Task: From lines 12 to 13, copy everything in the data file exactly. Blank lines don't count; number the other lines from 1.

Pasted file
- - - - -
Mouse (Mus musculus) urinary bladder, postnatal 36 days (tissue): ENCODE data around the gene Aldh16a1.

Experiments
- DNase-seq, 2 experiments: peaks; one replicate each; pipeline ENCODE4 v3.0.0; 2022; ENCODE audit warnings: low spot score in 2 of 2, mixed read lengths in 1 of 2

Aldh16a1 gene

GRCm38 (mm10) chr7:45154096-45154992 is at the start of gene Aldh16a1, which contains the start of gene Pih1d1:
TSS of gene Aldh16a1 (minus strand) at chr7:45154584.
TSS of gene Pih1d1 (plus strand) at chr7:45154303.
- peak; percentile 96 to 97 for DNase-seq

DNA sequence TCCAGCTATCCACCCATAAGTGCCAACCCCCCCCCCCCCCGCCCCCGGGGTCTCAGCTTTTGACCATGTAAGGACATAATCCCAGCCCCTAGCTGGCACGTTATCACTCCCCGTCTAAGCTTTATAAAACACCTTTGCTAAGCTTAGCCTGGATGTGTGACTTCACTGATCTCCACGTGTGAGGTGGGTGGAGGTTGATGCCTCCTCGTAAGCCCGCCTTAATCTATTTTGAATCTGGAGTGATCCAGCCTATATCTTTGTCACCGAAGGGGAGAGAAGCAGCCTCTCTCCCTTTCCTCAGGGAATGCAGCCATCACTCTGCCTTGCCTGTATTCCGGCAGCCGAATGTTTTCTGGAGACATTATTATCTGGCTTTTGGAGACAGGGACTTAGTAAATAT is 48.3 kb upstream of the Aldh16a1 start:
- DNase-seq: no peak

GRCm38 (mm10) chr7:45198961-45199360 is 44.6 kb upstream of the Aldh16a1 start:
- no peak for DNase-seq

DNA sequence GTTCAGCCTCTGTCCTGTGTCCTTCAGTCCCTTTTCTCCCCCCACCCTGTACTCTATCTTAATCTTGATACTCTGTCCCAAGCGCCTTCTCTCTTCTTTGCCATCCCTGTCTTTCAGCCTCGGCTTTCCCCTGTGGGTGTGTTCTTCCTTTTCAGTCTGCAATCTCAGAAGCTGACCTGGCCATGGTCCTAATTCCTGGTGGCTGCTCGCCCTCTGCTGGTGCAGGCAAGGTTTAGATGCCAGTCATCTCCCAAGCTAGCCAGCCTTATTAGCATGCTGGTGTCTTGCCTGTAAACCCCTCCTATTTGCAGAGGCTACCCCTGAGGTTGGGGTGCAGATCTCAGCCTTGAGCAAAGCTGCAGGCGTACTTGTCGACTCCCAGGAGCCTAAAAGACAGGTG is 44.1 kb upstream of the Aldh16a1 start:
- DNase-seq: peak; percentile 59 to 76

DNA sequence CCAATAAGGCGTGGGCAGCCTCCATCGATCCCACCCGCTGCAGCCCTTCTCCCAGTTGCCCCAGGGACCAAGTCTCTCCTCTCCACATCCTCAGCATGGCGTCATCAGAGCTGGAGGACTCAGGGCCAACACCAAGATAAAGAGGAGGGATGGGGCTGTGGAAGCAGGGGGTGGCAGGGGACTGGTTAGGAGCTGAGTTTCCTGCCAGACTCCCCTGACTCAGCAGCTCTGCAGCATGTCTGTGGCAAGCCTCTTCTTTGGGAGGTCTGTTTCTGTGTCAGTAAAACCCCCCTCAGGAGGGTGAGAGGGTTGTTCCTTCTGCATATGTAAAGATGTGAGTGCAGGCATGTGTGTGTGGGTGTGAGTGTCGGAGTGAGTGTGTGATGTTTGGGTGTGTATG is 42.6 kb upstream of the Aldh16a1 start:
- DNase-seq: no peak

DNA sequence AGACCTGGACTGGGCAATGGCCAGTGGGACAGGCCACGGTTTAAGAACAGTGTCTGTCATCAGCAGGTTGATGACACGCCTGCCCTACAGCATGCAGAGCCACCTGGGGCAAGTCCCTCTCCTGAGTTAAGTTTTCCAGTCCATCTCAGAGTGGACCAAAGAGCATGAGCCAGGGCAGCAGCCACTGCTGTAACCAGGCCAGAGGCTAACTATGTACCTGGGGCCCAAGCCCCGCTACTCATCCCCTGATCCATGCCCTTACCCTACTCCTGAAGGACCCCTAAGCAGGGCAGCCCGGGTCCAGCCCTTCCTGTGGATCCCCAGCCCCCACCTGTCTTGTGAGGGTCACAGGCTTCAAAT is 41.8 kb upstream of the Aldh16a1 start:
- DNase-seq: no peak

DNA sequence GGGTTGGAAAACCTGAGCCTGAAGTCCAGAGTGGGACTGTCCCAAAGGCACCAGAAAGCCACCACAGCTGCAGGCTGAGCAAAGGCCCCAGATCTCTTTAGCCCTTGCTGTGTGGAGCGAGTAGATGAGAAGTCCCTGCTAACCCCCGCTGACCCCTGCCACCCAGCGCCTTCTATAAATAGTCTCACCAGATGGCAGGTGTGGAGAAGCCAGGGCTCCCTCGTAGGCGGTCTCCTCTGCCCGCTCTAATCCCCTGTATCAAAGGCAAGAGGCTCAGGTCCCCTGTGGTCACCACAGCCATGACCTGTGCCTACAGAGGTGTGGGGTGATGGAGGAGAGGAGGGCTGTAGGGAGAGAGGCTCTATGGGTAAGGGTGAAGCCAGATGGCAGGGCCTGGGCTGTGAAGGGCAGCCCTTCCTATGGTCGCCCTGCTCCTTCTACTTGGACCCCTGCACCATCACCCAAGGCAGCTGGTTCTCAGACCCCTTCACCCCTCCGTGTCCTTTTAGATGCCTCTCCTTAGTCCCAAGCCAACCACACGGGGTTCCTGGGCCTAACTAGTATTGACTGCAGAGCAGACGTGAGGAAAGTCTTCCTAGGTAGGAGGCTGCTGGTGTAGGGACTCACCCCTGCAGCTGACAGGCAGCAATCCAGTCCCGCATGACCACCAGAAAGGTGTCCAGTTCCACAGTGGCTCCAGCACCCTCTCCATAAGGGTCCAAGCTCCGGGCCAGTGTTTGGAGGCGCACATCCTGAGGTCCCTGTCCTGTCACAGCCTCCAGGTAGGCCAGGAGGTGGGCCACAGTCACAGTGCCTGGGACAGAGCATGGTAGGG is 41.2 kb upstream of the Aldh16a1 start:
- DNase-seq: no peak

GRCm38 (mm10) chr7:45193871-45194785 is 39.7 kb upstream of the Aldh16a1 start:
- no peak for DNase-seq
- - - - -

- no peak for DNase-seq

DNA sequence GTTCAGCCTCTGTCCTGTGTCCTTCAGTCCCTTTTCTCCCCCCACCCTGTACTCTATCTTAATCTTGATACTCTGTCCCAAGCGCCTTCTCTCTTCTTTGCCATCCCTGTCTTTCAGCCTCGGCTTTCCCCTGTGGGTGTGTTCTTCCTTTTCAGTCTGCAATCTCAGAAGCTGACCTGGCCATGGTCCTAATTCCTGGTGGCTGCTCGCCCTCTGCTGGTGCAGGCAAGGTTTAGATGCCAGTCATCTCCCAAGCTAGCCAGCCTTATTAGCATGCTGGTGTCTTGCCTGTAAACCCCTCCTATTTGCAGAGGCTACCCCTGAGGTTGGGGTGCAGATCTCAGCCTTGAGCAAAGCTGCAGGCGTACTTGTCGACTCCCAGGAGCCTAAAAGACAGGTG is 44.1 kb upstream of the Aldh16a1 start: